I'm working on adding a smart thermostat, and as many older setups have it, my current thermostat doesn't have a 'C' wire.

However, if I pull the wires further out from the wall, the feed from my A/C air handler has 'extra' wires.

I would guess the blue colored wire may be C, but I'm not sure, and I'm not sure it even has power. I would like to check that it has 24+V, but I'm rusty on my electrical diagnostics. With my multi-meter (set on stun, I mean Volts) would I use Red to the blue wire and Black/common to ... some other wire? If so, which one?

Update: I added an image of the wiring at the air handler. I noticed that the white and blue wires are disconnected there. If I knew where I needed to, I could connect the blue wire.

If the white wire was connected, the Ecobee I'm connecting has an adapter that would make it work without the C.

This image is of the existing thermostat bracket. thermostat bracket

The air handler, C-wire disconnected air handler wiring

2 Answers 2


The blue wire is unconnected (floating) at the moment

I can see from your photograph of the wiring at the air handler that the blue wire in the thermostat cable is simply disconnected at that end.

Finding your C wire (using the air conditioner trick)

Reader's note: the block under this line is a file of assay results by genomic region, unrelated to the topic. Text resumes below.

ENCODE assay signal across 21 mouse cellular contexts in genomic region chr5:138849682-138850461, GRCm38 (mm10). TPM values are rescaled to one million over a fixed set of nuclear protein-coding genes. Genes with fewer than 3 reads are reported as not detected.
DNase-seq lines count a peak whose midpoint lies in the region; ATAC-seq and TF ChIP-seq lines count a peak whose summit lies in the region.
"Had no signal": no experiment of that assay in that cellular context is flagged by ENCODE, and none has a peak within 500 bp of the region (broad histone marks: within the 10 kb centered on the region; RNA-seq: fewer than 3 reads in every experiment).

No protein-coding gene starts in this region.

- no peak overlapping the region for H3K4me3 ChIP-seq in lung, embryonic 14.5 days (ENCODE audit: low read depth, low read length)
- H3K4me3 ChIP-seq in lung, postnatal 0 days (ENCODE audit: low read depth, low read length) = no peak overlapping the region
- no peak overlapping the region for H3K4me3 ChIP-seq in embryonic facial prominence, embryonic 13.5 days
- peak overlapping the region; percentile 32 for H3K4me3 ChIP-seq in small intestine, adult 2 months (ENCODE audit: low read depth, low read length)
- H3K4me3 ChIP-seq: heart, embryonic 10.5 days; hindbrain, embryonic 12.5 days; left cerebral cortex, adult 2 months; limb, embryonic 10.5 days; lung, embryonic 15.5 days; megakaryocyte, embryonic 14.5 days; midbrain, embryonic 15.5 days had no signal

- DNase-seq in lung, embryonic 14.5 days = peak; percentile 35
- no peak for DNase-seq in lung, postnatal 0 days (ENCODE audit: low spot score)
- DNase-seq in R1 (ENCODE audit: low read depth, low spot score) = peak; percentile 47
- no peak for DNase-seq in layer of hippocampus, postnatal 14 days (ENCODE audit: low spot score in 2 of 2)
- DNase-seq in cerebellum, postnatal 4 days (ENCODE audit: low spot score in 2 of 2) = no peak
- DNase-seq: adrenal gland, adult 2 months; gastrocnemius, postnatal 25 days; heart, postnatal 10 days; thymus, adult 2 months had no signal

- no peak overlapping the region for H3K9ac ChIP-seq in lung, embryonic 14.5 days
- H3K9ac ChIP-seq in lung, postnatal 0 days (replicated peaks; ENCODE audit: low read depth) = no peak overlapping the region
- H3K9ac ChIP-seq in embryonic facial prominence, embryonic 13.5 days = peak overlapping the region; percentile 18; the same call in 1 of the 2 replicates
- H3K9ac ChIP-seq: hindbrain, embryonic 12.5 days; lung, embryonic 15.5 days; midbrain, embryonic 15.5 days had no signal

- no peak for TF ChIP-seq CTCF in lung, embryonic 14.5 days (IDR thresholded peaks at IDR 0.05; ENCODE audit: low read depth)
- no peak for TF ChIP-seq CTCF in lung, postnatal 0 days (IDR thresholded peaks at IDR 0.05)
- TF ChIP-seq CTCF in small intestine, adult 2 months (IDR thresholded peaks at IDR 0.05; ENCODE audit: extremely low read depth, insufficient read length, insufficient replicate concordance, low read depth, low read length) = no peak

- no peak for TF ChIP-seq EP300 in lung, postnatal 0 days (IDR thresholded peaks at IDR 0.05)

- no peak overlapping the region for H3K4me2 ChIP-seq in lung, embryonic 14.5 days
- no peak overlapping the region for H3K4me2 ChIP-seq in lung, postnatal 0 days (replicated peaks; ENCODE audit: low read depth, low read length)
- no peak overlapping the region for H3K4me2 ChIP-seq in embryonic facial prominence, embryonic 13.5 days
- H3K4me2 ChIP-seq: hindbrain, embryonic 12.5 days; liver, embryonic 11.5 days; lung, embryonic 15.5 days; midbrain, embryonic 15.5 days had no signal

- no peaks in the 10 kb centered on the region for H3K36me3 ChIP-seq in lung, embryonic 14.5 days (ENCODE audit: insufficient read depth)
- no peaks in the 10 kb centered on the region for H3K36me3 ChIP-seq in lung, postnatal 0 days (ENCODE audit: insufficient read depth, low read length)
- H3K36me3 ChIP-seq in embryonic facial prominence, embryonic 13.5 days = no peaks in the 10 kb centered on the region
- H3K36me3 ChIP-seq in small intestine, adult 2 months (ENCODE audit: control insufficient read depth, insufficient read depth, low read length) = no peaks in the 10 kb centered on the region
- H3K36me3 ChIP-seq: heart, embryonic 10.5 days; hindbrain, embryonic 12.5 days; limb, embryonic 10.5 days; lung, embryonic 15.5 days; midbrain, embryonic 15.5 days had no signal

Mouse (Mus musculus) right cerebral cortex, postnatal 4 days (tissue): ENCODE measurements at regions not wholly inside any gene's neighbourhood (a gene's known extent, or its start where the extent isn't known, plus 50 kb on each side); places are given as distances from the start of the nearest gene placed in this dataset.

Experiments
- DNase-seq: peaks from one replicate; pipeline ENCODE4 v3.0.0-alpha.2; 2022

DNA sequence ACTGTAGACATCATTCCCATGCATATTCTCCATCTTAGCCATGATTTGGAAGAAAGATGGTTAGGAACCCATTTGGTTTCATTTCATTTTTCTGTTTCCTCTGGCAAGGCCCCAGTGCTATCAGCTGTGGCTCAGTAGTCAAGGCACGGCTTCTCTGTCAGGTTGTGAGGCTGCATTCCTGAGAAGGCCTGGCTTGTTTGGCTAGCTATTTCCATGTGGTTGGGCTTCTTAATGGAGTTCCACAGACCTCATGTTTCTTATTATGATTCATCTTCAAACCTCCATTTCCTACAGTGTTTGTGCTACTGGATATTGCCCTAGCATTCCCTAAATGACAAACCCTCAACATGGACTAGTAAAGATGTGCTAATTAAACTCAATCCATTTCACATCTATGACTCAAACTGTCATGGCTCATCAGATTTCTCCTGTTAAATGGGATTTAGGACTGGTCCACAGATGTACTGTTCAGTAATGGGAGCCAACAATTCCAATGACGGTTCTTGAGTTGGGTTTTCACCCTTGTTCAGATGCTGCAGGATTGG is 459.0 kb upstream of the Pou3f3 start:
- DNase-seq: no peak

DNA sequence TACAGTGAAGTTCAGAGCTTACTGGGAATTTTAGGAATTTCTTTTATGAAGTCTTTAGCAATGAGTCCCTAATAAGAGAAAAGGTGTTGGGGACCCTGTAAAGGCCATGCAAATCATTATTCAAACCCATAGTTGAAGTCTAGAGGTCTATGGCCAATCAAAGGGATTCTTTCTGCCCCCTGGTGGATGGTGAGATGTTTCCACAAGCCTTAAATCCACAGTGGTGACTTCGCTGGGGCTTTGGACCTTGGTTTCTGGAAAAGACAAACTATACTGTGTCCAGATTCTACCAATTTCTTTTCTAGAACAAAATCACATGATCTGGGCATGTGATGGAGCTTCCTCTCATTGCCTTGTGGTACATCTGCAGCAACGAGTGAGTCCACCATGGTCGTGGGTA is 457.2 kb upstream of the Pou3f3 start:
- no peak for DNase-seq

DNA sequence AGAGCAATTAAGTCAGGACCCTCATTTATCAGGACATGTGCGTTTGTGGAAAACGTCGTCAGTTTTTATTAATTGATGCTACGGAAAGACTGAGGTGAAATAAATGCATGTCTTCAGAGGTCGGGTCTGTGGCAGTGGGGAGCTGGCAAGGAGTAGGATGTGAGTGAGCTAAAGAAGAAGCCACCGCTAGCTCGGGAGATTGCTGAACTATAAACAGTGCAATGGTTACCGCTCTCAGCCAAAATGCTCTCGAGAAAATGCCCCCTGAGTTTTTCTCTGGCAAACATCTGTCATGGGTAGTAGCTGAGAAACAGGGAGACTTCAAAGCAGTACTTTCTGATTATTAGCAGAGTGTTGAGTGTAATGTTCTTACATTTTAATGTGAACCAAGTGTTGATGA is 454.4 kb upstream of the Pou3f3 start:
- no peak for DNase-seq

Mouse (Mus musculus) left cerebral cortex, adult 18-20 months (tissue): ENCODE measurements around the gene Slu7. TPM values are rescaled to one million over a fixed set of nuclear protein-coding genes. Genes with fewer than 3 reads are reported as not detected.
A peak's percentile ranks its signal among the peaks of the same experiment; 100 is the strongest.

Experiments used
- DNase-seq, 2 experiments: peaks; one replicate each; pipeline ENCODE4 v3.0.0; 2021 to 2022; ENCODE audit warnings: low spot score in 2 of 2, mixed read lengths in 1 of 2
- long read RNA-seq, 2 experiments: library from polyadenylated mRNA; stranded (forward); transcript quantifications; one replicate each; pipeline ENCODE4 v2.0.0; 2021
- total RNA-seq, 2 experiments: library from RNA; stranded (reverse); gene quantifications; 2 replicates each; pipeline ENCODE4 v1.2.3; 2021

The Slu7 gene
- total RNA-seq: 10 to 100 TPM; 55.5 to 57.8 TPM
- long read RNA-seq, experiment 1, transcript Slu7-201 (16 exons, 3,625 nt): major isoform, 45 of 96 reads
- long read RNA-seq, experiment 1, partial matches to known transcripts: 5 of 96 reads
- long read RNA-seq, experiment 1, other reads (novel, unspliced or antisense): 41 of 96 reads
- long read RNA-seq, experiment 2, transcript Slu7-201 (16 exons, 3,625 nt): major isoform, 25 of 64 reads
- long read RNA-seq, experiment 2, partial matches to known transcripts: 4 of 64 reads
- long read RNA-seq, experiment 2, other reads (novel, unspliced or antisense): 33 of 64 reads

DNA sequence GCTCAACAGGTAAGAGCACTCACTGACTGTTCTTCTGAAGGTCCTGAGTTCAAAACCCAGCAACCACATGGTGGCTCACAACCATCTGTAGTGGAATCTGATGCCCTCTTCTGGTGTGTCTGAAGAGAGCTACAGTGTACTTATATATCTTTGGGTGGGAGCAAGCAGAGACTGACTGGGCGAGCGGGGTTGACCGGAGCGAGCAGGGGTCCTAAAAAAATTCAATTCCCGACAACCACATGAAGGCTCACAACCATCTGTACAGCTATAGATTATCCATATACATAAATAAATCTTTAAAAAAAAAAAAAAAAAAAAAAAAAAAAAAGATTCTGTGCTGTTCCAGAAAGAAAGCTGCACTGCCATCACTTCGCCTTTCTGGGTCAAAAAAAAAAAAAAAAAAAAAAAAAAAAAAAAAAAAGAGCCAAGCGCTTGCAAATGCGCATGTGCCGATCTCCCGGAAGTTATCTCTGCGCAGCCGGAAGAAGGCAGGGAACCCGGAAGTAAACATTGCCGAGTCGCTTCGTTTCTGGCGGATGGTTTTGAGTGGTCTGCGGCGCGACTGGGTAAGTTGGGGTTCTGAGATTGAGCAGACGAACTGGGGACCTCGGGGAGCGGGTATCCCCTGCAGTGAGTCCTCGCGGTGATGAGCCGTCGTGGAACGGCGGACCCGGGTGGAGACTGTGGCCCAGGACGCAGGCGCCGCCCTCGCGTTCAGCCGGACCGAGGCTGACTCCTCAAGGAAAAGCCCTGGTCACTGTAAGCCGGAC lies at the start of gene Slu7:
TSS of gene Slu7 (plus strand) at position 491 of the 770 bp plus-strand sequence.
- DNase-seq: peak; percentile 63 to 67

See how the yellow wire from the thermostat is wire nutted to a red wire going off into a second brown cable? That second brown cable is connected to your air conditioner's outdoor unit, and the white wire in that cable must be connected to your C wire in order for you to have air conditioning.

So, nutting the blue wire from your thermostat-cable into where the white wire from the air-conditioner cable is joined into (after stripping the end of the blue wire of course) will make your blue wire the C wire you're looking for.

  • How can I check the voltage to make sure? Commented Nov 30, 2018 at 22:34
  • That was it. I was able to check the voltage from that to the RC (Red out to the thermostat.) The EcoBee is running now! Commented Dec 1, 2018 at 0:49

The secondary of the transformer has two outputs: R and C.

The thermostat wants to power itself on 24V between R and C.

If you were to accidentally connect the thermostat's C terminal to R, absolutely nothing would happen. Because the thermostat would be trying to power itself between R and R, which is 0 volts.

As such, guessing which transformer terminal is not particularly hazardous, but stay away from the 120/240V mains side of the transformer!

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